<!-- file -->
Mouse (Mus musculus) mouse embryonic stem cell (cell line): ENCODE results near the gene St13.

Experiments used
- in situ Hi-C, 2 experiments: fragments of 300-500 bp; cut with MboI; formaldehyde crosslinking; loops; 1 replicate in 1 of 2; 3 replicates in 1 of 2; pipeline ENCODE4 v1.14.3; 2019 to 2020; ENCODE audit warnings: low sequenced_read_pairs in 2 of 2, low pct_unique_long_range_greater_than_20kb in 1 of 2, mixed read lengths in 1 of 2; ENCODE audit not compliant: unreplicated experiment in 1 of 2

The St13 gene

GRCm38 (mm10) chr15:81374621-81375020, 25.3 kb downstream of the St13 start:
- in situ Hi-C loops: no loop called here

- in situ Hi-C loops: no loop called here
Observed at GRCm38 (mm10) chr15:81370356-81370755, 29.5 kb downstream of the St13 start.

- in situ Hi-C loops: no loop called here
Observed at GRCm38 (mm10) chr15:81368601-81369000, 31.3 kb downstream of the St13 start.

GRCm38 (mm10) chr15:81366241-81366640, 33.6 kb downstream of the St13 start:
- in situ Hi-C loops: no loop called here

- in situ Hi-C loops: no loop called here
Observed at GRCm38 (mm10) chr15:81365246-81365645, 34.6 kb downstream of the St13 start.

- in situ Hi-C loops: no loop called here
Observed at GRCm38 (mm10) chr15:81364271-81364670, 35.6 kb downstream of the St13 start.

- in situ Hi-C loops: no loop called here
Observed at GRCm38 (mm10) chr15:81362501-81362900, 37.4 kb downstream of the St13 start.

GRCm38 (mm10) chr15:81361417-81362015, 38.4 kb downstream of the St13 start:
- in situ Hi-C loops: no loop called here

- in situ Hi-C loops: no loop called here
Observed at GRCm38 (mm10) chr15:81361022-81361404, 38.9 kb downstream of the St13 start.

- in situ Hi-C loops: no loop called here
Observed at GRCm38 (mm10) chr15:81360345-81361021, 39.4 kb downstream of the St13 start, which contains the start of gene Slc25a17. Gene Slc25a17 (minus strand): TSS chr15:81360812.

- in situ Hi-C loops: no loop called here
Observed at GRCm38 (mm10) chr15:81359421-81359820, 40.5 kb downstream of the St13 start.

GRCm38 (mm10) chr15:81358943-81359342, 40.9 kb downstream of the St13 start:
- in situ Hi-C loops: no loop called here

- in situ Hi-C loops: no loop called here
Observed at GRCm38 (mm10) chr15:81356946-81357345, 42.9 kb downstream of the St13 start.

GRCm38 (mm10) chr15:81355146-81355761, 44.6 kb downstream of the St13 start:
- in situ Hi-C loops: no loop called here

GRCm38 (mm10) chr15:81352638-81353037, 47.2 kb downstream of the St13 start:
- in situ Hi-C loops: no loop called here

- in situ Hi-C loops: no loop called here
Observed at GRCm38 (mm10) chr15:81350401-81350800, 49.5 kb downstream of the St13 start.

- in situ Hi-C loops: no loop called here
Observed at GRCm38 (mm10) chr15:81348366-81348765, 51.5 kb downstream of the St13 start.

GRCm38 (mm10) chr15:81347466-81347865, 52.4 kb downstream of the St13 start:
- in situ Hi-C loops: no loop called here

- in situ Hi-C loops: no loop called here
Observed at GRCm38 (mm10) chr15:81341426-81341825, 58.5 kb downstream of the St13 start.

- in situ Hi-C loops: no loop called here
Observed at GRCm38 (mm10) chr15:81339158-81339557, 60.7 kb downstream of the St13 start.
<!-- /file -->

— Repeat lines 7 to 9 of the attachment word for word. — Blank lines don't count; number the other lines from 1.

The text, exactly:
- in situ Hi-C loops: no loop called here
Observed at GRCm38 (mm10) chr15:81370356-81370755, 29.5 kb downstream of the St13 start.

- in situ Hi-C loops: no loop called here